The Malle Mile

Last month I was approached by a dapper chap at the bikeshed show who handed me a flyer and waxed lyrical about a grass track sprint he and his friends were hosting at a friend’s mansion and then I promptly forgot about it.

It was only when my old friend Ben suggested we go for a ride on Saturday and swing by that I put two and two together and remembered the conversation I had with the man in the suit at the shed.  Malle are Robert Nightingale and Jonathan Cazzola, a pair of London based designers who wanted to bring something special to the world of motorcycle luggage. They have done so by creating a range of  waterproof canvas bags that would grace any motorcycle with its presence (have a gander here to see their wares).


They also brought something special to the London area when they borrowed a friend’s house and set up a grass drag strip for some good old fashioned head to head racing. The Mile (in their own words) is a celebration of motorcycling, racing, custom machines, music, British motor-sports heritage and the British summertime.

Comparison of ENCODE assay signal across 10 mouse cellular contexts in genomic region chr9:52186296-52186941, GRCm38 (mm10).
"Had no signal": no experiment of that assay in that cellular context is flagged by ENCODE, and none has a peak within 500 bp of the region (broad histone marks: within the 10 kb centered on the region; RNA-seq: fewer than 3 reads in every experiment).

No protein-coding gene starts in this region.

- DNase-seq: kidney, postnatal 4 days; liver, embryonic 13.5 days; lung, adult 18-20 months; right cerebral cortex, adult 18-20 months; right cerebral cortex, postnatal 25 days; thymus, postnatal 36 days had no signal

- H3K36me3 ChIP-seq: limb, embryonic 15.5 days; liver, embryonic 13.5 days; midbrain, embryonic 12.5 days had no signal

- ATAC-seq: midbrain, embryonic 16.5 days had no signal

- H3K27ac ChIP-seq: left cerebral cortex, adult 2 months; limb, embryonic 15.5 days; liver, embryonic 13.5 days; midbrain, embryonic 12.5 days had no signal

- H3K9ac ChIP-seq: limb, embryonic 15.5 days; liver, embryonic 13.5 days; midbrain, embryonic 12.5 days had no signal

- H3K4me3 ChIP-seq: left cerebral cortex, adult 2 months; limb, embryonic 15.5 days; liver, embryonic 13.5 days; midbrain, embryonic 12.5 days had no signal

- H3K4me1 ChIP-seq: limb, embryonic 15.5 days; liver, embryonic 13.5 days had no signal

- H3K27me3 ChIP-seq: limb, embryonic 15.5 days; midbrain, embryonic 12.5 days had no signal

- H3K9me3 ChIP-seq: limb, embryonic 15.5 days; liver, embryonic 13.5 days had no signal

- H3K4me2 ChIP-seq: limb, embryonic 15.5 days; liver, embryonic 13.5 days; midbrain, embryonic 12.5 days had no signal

To us it was a great day out in the Kent sunshine watching guys and gals rag the crap out of their beloved machines whilst catching up with friends. The house was manor like and the gardens measured in acres rather than metres but then it had to be to host this motorised garden party, everywhere you looked people were laughing and enjoying themselves. It was an homage to days gone by and Ben commented that it reminded him of the first few ‘Festival of Speeds’.


Racing had been split into various categories but ended with ‘The Derby’, names drawn out of a hat (think CCMs versus naked 999s) and you get an insight to the inappropriate lineups. Ben had managed to get a last minute entry and was throwing his beautiful AutoFabrica Scrambler around with reckless abandon but was eventually knocked out. A suitable chaotic end to a great day celebrating Englishness at it’s finest.

This should, and hopefully will, return next year but I hope that nothing changes about it because it was just right as it was.

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